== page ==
Let $T_0$ be the set theory axiomatized by $ZFC^-$ (that is $ZFC$ without powerset) + every set is countable + $\mathbb{V}=\mathbb{L}$.

**Question 1:** Suppose $\phi$ is a sentence of set theory. Must there be a large cardinal axiom $A$ such that $\phi$ is decided by $T_0$ + "there are transitive set models of $A$ of arbitrarily high ordinal height?"

**Update:** no.

**Question 2:** Is there a set $T$ of $\Pi_2$ sentences, such that $ZFC^- \cup T$ is complete?

**Update:** no, essentially. See my answer below.

**Questions 3 and 4 after comments.**

**Comments.**

- Question 1 is related to, but different from several previous questions on Mathoverflow, e.g. Nice Algebraic Statements Independent from ZF + V=L (constructibility) or On statements independent of ZFC + V=L or Natural statements independent from true $\Pi^0_2$ sentences. Regarding the first two---Hamkins gives a long list of examples of things independent of $\mathbb{V}= \mathbb{L}$, but it seems that my schema takes care of all of them. (Of course in those questions $ZFC$ was assumed.)
- Moreover, Question 1 was partly motivated by Dorais' answer to the second question above, which references a question of Shelah from The Future of Set Theory.
- I'm leaving "large cardinal axiom" undefined here (so Question 1 can't be formalized), but obviously we should exclude inconsistent axioms, or things like $ZFC + $ "there are no transitive set models of ZFC."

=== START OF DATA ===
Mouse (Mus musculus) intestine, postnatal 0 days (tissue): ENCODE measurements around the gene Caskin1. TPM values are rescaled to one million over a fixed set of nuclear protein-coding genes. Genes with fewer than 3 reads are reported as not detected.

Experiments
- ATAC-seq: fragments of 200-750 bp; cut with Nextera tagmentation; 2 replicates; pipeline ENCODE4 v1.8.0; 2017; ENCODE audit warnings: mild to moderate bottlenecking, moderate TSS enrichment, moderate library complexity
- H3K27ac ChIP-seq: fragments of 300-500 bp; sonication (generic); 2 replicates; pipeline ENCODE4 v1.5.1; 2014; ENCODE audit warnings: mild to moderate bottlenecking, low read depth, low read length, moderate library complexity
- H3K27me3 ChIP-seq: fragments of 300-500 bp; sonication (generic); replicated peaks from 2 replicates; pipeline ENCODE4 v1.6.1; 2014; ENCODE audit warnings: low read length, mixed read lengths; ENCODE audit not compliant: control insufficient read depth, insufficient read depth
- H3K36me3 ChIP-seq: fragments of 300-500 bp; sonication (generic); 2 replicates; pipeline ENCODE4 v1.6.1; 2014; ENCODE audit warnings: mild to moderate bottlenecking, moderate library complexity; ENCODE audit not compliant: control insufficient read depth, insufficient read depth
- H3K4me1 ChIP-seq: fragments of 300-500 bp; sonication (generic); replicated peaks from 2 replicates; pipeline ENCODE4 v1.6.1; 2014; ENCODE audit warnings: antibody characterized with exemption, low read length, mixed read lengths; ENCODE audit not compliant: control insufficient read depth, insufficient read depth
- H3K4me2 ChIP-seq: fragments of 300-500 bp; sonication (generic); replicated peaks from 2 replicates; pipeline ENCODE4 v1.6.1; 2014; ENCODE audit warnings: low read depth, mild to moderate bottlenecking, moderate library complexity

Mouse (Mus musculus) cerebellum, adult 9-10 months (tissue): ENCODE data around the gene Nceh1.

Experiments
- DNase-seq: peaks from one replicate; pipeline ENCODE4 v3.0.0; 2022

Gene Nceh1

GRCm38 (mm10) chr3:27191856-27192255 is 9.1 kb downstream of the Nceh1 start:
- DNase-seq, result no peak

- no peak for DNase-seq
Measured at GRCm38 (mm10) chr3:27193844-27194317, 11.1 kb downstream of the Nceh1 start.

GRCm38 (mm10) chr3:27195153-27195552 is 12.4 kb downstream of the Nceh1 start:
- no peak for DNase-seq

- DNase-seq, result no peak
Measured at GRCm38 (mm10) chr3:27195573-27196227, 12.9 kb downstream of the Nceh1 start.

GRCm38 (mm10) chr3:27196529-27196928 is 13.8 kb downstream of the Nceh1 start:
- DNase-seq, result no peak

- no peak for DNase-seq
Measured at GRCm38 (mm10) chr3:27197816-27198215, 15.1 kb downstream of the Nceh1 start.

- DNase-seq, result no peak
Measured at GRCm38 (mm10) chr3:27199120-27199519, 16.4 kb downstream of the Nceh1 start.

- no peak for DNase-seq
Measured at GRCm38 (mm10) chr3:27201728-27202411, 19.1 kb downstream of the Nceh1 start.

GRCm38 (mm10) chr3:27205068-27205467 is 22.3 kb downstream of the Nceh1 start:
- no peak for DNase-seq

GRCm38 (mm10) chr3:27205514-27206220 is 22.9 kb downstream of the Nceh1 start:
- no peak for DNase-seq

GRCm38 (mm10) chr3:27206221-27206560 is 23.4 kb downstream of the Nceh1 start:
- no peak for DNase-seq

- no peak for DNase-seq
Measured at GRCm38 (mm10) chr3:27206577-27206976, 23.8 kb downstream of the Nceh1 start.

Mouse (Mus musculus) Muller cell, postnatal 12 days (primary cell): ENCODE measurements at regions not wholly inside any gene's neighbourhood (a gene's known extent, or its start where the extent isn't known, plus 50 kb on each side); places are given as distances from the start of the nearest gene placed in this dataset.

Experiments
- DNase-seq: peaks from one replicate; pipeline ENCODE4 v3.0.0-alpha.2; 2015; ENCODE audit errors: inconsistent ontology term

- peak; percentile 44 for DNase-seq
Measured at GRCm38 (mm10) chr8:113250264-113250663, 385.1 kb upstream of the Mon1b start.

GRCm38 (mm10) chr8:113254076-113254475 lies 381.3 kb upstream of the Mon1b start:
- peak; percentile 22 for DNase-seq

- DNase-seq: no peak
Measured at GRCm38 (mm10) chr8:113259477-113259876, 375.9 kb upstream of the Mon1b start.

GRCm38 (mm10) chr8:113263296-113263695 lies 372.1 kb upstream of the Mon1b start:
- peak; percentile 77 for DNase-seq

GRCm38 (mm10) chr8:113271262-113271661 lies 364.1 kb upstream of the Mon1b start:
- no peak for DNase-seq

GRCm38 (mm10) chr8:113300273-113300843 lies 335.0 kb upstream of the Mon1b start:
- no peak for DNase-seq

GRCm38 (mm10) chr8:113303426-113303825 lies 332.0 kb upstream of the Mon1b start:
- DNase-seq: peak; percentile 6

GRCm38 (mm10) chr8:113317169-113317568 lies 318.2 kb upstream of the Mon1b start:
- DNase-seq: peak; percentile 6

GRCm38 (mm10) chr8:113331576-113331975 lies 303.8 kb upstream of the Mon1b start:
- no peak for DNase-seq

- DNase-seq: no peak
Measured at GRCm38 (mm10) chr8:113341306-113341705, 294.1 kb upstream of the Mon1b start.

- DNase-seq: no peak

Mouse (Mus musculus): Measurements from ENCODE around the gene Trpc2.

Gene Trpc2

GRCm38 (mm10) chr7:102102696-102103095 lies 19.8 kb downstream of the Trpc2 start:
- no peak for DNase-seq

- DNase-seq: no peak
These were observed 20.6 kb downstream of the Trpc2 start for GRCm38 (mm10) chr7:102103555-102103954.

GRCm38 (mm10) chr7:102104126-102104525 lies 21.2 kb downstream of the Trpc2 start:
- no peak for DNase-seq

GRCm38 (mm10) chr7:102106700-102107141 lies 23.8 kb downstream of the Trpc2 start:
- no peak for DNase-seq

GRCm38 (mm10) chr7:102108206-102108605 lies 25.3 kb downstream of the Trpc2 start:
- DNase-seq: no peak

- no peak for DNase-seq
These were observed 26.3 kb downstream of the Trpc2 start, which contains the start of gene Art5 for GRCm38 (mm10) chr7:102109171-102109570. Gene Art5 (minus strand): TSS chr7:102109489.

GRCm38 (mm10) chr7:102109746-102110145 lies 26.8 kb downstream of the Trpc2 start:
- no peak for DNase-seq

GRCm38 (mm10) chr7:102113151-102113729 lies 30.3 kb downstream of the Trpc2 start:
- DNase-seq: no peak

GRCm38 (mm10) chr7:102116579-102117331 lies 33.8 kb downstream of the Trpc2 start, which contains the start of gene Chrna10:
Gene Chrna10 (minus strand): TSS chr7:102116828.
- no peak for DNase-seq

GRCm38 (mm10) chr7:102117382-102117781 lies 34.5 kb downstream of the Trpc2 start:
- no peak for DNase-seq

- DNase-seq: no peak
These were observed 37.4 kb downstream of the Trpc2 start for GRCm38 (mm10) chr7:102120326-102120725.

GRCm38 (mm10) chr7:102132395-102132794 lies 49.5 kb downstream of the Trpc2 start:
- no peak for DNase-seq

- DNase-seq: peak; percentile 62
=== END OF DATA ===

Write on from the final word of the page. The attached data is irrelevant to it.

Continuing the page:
If we pick a definition of ``large cardinal axiom", then "every set is countable" + $\mathbb{V}=\mathbb{L}$ + "there are transitive set models of $A$ of arbitrarily high ordinal height" (for each large cardinal axiom $A$) is a set of $\Pi_2$ sentences. So a negative answer to Question 2 implies a negative answer to Question 1.

We can ignore (recursive) large cardinal axiom schemas $\Gamma$ because we can just replace them by $ZFC_0$+"there is a transitive set model of $\Gamma$" where $ZFC_0$ is some large enough finite fragment of $ZFC$. In particular we don't have to write "$ZFC + A$".

$T_0$ + this axiom schema (loosely speaking) is of personal significance to me: in fact I believe it to be true. (Namely, given whatever universe of sets $\mathbb{V}$ in which we are working, it seems reasonable to suppose there is a larger universe of sets $\mathbb{W} \models \mathbb{V}=\mathbb{L}$ in which $\mathbb{V}$ is countable, or such that $\mathbb{W}$ is a model of a given large cardinal axiom $A$. Ergo,...)

Let $\mathcal{L}_{\mbox{set}}$ be the language of set theory $\{\in\}$ and let $\mathcal{L}_1$ be $\mathcal{L}_{\mbox{set}} \cup \{P\}$, $P$ a new unary relation symbol. Let $T_1$ be $T_0$ + the axioms asserting that $P \subseteq \mbox{ON}$ is stationary (for $\in$-definable classes) and for every $\alpha \in P$, $(\mathbb{V}_\alpha, \in) \preceq (\mathbb{V}, \in)$. We insist that large cardinal axioms $A$ be sentences of $\mathcal{L}_{\mbox{set}}$.

**Question 3:** Suppose $\phi$ is a sentence of set theory (i.e. of $\mathcal{L}_{\mbox{set}}$). Must there be a large cardinal axiom $A$ such that $\phi$ is decided by $T_1$ + "there are transitive set models of $A$ of arbitrarily high ordinal height?"

**Question 4:** Is there a set $T$ of $\Pi_2$ sentences of set theory, such that $T_1 \cup T$ decides every sentence of set theory?